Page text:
I also realized fairly quickly that the astrologer has left hundreds of predictions but no consensus regarding their meaning or import. During his lifetime and afterward, his words have fascinated and flummoxed the West. There have clearly been moments of shining visibility—typically linked to national and international crises—and others during which Nostradamus has receded into the background. The cocktail has always contained equal parts fascination, consternation, and discomfort. Legitimacy has been an issue from the start. But Nostradamus has never fully vanished, which is odd since most Renaissance soothsayers, and there were many, are now forgotten. Alongside the man, there has been a long-lasting phenomenon: to distinguish between them, I refer to the first as Nostredame and to the second as Nostradamus. Nostredame wove rich relationships with people and cultural realms and, intentionally or not, set into motion forces that have played out across centuries.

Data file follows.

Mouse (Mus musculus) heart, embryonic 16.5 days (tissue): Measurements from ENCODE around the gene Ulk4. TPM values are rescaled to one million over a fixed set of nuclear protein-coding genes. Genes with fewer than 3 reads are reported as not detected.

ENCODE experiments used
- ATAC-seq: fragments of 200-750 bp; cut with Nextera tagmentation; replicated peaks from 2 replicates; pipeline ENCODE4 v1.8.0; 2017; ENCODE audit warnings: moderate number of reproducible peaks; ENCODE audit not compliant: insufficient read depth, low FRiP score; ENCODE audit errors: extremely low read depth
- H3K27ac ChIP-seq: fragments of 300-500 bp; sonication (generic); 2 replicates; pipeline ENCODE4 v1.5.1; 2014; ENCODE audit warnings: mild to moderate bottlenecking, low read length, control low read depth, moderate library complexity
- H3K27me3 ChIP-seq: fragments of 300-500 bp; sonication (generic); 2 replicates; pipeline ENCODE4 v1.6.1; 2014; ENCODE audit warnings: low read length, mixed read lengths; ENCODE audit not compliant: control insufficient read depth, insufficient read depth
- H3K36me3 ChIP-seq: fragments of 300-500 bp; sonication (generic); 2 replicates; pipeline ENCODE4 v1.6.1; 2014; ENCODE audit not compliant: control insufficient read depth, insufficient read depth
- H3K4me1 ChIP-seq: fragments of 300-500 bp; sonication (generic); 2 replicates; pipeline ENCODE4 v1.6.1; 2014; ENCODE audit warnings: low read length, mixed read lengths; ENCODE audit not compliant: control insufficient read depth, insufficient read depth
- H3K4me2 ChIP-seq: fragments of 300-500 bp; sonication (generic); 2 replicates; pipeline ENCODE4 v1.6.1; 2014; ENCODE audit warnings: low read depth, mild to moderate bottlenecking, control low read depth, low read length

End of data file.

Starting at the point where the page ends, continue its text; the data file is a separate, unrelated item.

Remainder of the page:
But biography does not explain everything: Nostredame did not singlehandedly shape his posterity. We must thus look beyond his intentions and the question of what he really sought to accomplish and instead consider the power of his words. These words acquired a singular force during his lifetime. Afterward, they were parsed again and again— during the Wars of Religion and other early modern conflicts, the Great Fire of London and England’s Glorious Revolution, the French Revolution and Napoleonic Empire, the age of romanticism and mass culture in the nineteenth century, nearly every conflict between the U.S. Civil War and the Cold War, and the anxious closing decades of the twentieth century. Readers have ranged from kings and queens to businessmen and lawyers, from peasants and artisans to journalists and students. Men and women have plunged into this universe with awe and uncertainty, curiosity and apprehension, glee and irony. Some have done so in the midst of cataclysms, while others have parsed the predictions in calmer times. Some have simply dipped in, while others have devoted days and nights to unraveling these mysteries. This does not mean that a majority of the population has been drawn toward the predictions, or that people have read them in a consistent and resolute fashion. But Nostradamus clearly draws us into the maelstrom of social and political life, into a universe in which the Apocalypse is present, but not the only thing. Wonder, politics, entertainment, and the quest for meaning lie at the heart of this story.